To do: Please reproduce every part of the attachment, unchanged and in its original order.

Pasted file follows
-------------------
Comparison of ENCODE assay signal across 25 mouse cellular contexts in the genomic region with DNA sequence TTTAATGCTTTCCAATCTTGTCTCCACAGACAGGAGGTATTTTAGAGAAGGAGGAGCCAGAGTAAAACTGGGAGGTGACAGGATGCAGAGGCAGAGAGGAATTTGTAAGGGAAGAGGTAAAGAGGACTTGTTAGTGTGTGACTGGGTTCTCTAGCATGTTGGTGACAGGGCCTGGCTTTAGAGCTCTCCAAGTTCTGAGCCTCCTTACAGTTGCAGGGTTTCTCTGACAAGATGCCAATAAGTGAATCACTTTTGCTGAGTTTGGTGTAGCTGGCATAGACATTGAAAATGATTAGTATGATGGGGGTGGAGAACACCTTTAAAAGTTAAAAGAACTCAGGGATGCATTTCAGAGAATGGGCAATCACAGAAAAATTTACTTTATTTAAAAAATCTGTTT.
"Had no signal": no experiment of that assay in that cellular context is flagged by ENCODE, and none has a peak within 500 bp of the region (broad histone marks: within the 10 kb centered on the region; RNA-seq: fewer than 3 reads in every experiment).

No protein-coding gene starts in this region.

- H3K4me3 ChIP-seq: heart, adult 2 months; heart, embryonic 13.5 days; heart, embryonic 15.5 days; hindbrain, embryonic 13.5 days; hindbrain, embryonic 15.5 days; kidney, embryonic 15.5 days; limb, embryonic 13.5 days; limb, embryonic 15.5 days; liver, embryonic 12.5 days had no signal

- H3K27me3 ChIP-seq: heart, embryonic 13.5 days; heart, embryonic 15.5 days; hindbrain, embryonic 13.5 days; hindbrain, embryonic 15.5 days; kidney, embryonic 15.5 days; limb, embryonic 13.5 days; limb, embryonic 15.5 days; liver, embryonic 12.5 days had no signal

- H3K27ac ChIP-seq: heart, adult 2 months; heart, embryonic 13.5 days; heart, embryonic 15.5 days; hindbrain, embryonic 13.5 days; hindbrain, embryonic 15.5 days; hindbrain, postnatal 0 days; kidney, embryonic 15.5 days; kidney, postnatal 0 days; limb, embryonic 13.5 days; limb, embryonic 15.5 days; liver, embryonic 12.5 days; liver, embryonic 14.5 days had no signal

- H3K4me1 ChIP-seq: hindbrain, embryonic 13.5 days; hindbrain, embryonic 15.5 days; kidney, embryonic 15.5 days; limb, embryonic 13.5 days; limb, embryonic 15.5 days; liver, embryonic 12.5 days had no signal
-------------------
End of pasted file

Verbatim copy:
Comparison of ENCODE assay signal across 25 mouse cellular contexts in the genomic region with DNA sequence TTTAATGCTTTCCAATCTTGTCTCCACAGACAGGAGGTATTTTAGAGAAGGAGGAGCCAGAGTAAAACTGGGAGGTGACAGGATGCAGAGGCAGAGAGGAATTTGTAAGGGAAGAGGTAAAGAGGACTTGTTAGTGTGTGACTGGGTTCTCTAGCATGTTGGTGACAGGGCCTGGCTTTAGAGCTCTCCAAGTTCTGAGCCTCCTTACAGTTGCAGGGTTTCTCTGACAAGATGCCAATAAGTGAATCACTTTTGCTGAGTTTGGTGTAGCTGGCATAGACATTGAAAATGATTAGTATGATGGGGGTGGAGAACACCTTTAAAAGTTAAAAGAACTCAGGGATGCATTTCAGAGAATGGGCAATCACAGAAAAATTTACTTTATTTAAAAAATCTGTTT.
"Had no signal": no experiment of that assay in that cellular context is flagged by ENCODE, and none has a peak within 500 bp of the region (broad histone marks: within the 10 kb centered on the region; RNA-seq: fewer than 3 reads in every experiment).

No protein-coding gene starts in this region.

- H3K4me3 ChIP-seq: heart, adult 2 months; heart, embryonic 13.5 days; heart, embryonic 15.5 days; hindbrain, embryonic 13.5 days; hindbrain, embryonic 15.5 days; kidney, embryonic 15.5 days; limb, embryonic 13.5 days; limb, embryonic 15.5 days; liver, embryonic 12.5 days had no signal

- H3K27me3 ChIP-seq: heart, embryonic 13.5 days; heart, embryonic 15.5 days; hindbrain, embryonic 13.5 days; hindbrain, embryonic 15.5 days; kidney, embryonic 15.5 days; limb, embryonic 13.5 days; limb, embryonic 15.5 days; liver, embryonic 12.5 days had no signal

- H3K27ac ChIP-seq: heart, adult 2 months; heart, embryonic 13.5 days; heart, embryonic 15.5 days; hindbrain, embryonic 13.5 days; hindbrain, embryonic 15.5 days; hindbrain, postnatal 0 days; kidney, embryonic 15.5 days; kidney, postnatal 0 days; limb, embryonic 13.5 days; limb, embryonic 15.5 days; liver, embryonic 12.5 days; liver, embryonic 14.5 days had no signal

- H3K4me1 ChIP-seq: hindbrain, embryonic 13.5 days; hindbrain, embryonic 15.5 days; kidney, embryonic 15.5 days; limb, embryonic 13.5 days; limb, embryonic 15.5 days; liver, embryonic 12.5 days had no signal